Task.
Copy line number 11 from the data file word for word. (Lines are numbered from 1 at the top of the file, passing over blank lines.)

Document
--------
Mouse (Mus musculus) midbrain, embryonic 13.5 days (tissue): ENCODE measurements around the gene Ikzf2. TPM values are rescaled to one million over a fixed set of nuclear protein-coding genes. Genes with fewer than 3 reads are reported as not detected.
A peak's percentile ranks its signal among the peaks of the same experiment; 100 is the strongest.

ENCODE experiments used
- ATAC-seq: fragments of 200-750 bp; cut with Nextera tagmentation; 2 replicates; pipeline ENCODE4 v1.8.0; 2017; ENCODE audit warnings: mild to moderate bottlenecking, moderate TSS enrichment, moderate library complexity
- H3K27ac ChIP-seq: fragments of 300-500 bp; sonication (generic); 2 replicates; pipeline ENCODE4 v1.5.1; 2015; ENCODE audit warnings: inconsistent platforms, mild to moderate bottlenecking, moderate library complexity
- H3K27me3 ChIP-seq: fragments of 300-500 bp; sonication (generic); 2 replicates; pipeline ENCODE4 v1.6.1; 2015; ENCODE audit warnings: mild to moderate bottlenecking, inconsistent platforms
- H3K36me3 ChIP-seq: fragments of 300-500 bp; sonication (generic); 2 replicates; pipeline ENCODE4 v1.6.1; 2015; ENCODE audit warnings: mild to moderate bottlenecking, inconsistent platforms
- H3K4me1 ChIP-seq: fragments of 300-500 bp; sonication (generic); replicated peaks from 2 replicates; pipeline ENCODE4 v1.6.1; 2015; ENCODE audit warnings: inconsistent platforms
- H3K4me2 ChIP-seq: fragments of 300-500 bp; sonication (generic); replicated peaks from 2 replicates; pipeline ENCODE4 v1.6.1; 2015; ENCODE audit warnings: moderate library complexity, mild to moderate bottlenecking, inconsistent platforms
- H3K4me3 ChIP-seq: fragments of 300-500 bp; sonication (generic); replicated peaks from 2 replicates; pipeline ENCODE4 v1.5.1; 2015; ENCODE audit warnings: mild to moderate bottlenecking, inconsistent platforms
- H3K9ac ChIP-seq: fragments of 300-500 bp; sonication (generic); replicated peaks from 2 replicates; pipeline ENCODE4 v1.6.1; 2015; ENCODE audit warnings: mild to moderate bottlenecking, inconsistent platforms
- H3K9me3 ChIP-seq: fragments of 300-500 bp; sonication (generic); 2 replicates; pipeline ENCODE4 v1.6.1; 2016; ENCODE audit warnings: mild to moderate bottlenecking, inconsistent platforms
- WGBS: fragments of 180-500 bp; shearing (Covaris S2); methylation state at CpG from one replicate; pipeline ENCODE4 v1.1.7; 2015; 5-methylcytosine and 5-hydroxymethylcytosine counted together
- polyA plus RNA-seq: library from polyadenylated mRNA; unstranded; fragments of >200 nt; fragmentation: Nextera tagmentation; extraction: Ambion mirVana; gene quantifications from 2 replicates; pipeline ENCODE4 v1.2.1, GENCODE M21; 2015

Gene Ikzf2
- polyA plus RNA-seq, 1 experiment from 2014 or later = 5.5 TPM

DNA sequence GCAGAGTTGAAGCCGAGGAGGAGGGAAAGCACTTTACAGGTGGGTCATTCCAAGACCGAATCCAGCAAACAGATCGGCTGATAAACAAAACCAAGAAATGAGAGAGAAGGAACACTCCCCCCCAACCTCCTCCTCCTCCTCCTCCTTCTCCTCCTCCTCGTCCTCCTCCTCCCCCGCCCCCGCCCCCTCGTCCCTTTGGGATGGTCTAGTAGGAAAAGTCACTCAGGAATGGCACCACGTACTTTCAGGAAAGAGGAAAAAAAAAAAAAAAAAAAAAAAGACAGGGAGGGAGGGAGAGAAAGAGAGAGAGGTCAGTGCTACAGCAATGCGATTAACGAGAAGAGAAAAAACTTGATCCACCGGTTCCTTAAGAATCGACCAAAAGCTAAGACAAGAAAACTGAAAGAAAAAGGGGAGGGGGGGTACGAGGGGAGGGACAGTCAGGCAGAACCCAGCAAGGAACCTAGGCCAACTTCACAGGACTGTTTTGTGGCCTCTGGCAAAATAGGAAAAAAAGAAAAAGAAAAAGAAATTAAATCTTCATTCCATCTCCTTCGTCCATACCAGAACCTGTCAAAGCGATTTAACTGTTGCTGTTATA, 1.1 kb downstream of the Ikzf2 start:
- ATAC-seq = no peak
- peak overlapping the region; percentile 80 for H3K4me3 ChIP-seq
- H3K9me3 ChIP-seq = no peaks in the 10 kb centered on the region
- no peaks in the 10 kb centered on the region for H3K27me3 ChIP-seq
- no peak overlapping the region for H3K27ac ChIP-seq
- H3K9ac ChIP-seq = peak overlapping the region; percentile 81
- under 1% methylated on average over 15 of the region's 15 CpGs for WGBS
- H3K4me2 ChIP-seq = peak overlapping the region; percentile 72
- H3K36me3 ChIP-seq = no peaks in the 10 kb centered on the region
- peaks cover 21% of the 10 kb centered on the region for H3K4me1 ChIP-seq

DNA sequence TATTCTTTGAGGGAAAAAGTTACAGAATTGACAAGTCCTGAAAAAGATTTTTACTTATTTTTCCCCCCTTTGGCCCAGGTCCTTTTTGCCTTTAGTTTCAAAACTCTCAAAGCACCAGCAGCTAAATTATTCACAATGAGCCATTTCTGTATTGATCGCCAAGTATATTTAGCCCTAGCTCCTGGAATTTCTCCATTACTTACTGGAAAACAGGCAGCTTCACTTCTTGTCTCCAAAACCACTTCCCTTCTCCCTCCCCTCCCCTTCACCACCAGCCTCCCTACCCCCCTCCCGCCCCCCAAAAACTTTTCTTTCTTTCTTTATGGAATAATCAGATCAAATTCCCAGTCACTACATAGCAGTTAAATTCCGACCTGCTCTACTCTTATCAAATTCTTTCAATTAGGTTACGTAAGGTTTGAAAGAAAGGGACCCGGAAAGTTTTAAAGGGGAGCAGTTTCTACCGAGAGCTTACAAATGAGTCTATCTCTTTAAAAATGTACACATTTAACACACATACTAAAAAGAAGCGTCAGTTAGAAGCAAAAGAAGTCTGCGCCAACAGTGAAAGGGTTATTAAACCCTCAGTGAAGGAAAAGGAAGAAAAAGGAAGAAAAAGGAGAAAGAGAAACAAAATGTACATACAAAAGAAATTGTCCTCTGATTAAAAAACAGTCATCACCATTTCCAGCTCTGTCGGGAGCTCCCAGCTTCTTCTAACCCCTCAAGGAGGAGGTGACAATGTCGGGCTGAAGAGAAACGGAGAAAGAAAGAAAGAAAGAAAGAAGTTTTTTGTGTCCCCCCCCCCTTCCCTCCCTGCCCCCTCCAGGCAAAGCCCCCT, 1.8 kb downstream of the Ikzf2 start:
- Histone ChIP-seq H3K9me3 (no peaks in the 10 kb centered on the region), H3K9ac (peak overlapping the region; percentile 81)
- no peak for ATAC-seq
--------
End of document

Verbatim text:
- H3K9ac ChIP-seq: fragments of 300-500 bp; sonication (generic); replicated peaks from 2 replicates; pipeline ENCODE4 v1.6.1; 2015; ENCODE audit warnings: mild to moderate bottlenecking, inconsistent platforms